I was having a very unreliable ADSL service all these years where my noise margins had to be capped at 9dB to maintain stable sync just for 12Mbps otherwise my internet would constantly drop out on average 2-5 times in 24 hours.

      If a communal TV aerial system is broken, you can probably sue your building management team. But if you don’t have decent broadband then your management team is not currently obliged to offer you such a service! This is a ridiculous law, as if having high speed broadband was any less important than having TV aerial signal working in full order.

      I would’ve been delighted to see just wayleave agreements passed by summer 2020. But from observation just getting permission for installation takes a long process and after that for the installation to begin and complete takes another 1-2 years.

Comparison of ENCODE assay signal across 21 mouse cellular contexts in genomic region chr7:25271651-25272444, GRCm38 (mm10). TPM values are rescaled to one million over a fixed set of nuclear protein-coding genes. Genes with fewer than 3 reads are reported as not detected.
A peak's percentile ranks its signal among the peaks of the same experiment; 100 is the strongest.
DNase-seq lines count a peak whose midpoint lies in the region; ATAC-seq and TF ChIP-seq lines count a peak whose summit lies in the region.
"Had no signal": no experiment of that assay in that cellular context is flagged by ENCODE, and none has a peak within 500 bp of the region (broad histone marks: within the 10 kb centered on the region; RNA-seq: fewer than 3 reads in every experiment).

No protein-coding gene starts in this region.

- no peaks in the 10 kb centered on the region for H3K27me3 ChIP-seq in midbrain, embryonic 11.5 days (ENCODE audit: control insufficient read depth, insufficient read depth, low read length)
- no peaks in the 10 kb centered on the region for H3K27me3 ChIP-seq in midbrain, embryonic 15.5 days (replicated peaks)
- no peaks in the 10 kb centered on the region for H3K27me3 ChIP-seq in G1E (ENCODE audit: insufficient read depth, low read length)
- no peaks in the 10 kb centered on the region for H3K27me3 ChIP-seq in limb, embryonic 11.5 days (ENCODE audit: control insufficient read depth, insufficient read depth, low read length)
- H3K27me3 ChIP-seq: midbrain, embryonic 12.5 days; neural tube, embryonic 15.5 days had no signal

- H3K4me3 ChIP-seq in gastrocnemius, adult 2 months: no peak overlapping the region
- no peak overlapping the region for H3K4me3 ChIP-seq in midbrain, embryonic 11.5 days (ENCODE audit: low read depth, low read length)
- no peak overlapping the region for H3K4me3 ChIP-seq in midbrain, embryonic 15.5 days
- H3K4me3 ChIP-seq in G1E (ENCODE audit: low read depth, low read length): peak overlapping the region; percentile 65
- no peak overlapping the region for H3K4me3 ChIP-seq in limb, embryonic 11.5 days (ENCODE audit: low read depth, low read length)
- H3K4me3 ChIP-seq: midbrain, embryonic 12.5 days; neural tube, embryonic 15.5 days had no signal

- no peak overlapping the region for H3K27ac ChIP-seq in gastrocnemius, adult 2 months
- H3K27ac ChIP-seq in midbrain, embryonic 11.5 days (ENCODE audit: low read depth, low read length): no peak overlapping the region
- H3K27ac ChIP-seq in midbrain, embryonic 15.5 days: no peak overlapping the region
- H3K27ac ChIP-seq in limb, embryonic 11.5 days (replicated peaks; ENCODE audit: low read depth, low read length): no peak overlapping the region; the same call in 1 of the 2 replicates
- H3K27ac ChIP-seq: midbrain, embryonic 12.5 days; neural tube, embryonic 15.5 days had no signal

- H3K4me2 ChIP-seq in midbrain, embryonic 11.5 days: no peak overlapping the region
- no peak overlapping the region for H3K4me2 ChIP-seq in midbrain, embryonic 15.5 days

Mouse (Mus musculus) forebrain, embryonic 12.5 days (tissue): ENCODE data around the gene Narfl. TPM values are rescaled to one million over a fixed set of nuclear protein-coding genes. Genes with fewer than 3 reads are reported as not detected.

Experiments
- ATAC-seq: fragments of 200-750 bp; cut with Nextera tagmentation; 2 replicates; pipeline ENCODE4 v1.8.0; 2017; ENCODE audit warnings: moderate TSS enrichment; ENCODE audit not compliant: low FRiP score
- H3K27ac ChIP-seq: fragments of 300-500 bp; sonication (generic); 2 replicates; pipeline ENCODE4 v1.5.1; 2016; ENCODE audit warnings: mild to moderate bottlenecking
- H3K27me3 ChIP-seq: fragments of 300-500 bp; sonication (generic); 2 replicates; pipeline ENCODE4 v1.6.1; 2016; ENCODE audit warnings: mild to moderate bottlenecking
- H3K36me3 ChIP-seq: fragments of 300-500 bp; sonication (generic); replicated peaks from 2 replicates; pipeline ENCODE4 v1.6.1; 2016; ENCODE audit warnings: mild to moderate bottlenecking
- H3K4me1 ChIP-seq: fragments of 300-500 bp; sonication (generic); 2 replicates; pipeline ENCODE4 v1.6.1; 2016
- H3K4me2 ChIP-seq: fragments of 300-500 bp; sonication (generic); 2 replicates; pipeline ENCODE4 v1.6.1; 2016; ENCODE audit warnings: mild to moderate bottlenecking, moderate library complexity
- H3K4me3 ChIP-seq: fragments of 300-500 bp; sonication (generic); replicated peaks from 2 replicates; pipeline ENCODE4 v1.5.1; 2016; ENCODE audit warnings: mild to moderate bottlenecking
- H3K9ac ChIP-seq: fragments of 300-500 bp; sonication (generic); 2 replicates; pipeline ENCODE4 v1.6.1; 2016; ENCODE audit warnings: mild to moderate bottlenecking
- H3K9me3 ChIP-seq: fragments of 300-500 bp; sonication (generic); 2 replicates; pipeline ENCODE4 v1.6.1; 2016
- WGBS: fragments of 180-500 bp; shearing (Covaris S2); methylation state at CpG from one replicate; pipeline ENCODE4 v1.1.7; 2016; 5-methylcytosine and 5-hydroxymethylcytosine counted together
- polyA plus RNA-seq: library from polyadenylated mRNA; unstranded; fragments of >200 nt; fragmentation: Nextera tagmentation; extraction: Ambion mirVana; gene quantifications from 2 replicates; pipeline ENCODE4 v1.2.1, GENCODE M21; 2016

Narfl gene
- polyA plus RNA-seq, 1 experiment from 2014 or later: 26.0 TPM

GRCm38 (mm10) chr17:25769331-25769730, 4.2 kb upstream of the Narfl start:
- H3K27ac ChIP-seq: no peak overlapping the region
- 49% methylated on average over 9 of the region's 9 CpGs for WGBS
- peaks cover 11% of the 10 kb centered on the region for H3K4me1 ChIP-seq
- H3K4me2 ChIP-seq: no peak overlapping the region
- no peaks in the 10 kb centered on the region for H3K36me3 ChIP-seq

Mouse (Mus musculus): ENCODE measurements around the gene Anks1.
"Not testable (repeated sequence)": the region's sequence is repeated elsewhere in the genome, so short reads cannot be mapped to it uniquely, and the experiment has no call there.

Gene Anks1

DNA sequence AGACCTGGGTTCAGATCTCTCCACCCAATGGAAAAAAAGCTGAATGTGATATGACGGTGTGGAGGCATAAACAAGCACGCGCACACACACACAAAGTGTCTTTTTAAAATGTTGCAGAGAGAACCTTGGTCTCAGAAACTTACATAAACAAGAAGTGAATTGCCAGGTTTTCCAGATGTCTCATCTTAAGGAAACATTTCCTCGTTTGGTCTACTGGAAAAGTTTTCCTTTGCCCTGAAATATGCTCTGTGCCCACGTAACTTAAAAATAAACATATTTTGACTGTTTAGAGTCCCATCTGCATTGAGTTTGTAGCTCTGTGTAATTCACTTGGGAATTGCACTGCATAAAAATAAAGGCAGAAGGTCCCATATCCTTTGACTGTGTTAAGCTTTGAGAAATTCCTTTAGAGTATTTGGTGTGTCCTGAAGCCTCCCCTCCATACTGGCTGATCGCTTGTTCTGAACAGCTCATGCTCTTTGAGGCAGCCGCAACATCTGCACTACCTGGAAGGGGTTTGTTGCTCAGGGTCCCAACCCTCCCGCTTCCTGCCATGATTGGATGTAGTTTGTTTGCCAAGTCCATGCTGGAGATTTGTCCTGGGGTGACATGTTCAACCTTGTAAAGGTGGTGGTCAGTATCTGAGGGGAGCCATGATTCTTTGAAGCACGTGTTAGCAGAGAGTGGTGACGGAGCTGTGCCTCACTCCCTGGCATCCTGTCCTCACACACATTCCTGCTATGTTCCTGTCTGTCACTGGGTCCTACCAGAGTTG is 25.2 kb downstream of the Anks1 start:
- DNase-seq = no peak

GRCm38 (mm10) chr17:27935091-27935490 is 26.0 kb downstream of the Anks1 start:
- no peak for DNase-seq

The truth is, however appreciative I may be for finally having FTTC right now with 80Mbps Download and 20Mbps Upload, I know this is just going to be here for another 5-10 years before getting FTTP from Openreach. Openreach will have this mentality that they upgraded my area with a new cabinet and will want this cost to be worth their investment.

      Not to mention, having FTTC just gives a perfect excuse for private building management teams to deny wayleave agreements for FTTP as they will say “You’ve got FTTC, you don’t need FTTP!” This is another reason why FTTC has dragged down FTTP deployment in this country and why most countries in Europe have very high FTTP coverage because they began with FTTP directly from the very beginning!

  8. Roger_Gooner says:

    I doubt whether fibre will cover much more than two thirds of premises as it just won’t be economic. For example in my estate I see that a significant minority of homeowners has opted not to subscribe to Virgin Media, and as VM will be able to offer Gig1 to everyone within a year it would make no sense for Openreach to overbuild with fibre.